Your (underlying issue – represented by the machine) is large and complicated. You have constructed it over many, many years. It does serve many functions for you, but it’s cumbersome and constantly tripping you up and not working when you need it. And it keeps you from being close to people, for it was built for warfare – to protect you from people, as you probably needed to be protected from your parents. But you don’t need such protection now. You need to be open to people, not to be at war with them. You don’t need the machine. It’s getting in your way. It’s only a weapons system, designed solely for warfare – to keep people away.”

      I have left parts out, but I found this excerpt to be fascinating and accurate in terms of HGs need to keep the creature at bay by designing a uniquely effective weapons system, or defence, to do just that.

      1. Asp Emp says:

        “Which is why I’ve always been interested in the fact that HG says he doesn’t dream. What better way to effectively block out the subconscious completely. His defences are so secure that even his subconscious is unable to penetrate them.” That’s interesting. Is that something that some narcissists (I am assuming, not all) can do – of just the Cerebrals, the Greaters have the ability to do?

        That’s a rather long & vivid dream – it’s fascinating how the sub-conscious can work. Just remembering mine from the other night – there was three persons in the dream, where one was a stranger – I realised it was a ‘triangulation’ LOL.

        “I found this excerpt to be fascinating and accurate in terms of HGs need to keep the creature at bay by designing a uniquely effective weapons system, or defence, to do just that.” The lengths that a narcissist has to go, in order to stop the creature from surfacing. It’s saddening really as it must be such a hard thing to do, at times – and I suppose when they feel it ‘surfacing’, a narcissist sometimes looks away from other’s eyes. Maybe I observed that in the MRN during the slip-off-the-mask moments?

        1. Renarde says:

          Yes!!! to listening to your dreams.

          I often in consult rattle on about mine to Hg. Whenever I get a particular dream that is hyper real I know I need to pay attention.

          Two examples. I’m dreaming a lot about my parents atm for very good reason. An extremely serious situation is about to happen and its throwing up a lot of stuff from my childhood.

          However the other night, I dreamt about a situation which was completely unique. I woke up at 4am. 24 hours later I had not only started a new book based on the dream, I had completely mapped it out AND outlined the other eight in the series.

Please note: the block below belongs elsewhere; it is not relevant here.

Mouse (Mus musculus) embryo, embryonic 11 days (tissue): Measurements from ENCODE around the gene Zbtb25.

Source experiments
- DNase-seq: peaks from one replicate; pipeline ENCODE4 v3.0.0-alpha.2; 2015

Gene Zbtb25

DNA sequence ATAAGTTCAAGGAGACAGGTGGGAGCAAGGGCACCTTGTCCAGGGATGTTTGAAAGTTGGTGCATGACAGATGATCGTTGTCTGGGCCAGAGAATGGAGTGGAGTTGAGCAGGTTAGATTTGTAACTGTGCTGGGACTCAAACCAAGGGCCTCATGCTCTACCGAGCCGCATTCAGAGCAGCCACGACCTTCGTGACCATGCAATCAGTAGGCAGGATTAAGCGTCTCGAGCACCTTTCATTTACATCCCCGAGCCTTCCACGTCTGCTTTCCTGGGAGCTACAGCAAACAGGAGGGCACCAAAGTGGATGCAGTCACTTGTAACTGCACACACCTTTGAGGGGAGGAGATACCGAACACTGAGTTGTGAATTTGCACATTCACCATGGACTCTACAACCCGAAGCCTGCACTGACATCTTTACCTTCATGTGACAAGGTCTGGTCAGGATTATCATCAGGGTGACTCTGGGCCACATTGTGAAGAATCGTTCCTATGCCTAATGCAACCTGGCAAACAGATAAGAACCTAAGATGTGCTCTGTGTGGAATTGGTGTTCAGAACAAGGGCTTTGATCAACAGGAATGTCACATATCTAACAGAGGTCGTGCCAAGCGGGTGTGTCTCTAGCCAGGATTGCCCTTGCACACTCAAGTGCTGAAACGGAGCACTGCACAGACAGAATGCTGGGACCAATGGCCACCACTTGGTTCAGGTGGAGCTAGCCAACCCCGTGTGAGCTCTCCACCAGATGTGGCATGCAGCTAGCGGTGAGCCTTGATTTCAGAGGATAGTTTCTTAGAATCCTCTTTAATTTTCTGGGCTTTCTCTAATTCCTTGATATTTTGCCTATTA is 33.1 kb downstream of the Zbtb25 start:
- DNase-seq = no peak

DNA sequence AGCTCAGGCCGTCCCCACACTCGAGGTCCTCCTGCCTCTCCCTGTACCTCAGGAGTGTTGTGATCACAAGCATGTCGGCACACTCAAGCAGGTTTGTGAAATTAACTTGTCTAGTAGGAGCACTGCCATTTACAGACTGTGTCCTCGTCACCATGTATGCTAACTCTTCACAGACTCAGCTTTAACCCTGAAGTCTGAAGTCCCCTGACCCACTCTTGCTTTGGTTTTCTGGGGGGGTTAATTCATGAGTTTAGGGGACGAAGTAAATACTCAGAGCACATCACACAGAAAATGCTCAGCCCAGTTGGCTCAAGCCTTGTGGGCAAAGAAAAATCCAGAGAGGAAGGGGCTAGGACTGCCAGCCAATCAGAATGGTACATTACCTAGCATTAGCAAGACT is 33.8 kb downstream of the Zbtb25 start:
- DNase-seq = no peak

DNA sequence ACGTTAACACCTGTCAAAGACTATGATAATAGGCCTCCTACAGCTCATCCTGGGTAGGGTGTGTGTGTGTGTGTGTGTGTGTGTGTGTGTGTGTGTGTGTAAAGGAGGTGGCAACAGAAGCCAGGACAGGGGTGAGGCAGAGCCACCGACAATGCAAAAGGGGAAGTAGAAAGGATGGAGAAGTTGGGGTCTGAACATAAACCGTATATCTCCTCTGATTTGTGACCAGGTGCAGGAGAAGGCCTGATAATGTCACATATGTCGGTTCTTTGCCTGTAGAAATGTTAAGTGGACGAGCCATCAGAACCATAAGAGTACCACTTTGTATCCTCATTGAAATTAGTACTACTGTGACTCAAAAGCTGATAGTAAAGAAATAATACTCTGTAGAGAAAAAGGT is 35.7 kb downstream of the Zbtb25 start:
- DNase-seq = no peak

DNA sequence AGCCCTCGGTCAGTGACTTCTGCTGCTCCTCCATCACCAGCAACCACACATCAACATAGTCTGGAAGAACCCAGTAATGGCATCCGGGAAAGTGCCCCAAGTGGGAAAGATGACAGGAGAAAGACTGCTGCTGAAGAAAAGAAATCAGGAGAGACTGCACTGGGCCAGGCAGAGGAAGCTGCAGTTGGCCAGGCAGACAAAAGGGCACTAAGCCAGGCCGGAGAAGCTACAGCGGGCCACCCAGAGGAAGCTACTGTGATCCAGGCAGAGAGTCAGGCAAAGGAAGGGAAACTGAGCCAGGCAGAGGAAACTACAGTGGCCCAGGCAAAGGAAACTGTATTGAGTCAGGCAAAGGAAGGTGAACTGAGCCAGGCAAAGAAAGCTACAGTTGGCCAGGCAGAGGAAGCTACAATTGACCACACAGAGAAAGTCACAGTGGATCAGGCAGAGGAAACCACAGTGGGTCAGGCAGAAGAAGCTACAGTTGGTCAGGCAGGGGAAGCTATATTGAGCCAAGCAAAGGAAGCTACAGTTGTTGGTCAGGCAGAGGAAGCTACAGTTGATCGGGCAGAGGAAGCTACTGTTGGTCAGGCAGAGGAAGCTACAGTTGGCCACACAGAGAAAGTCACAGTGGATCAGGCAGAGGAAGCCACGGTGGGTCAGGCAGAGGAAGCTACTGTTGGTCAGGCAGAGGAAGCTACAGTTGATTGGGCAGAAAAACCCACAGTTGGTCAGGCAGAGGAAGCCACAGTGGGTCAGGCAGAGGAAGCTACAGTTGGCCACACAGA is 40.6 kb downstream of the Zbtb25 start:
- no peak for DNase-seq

It is fiction. However, the ideas about how I can get the characters to interact will encompass an Empath becoming aware, dreams, the subconscious. Perception of reality and what is morality? Plus sex too ‘cos it’s me!

          To me, dreams are incredibly important. Before I started writing I checked Amazon to see if another author had used the same title. They bloody had! He win the Booker prize last year! Completely different story so that will need to be changed!. Otherwise if it had been someone that hadn’t had that level of prestige I might have been tempted to swing it.

      2. Renarde says:


        Fascinating! The only thing that icks me is a patient being in therapy for three years. That doesn’t sound healthy to me.

        1. lickemtomorrow says:

          The patient was undergoing psychoanalysis, Ren, which often appears to be a long term affair. Much like HGs therapy. Part of the reason may be because the underlying issue is ultimately unable to be treated due its nature. The refusal of the client to revisit the issues raised by the dream during a further 6 months of treatment (according to the author) indicates its intransigence. I think the upshot is she was not going to let down her defences, in spite of seeking help in the first instance, and finally decided to move on. Which was probably a relief for the Psych in the end as well.

          1. Renarde says:


            Disclaimer: I am not a qualified, mental health professional.

            I hear what you are saying but I’m even more squicked!

            The mind is a precious thing. The more I’ve learned through the ‘Good Offices’, the less likely I am to ever go into any kind of therapy ever again. I saw this myself in March when I saw a psychiatrist. Typical fucking bloody UMRN, cerebral I’d say.

            If I had not been aware he could have seriously fucked with my mind. I knew his game.

            With only one exception, most therapists are about as much use as a one-legged man in an arse kicking competition. The other I am in contact with lays it on the line. Like her.

            Psychotherapy? But actually what is that? What does it mean? Is it not code for, ‘let’s take all your money for years and do fuck-all to help you?’

            No one, not one person, is qualified to get inside someone’s brain and attempt to heal it. I would argue, that not only can it do more harm than good but when that person is completely removed from the narc that caused the damage, the brain will heal itself. With the right education.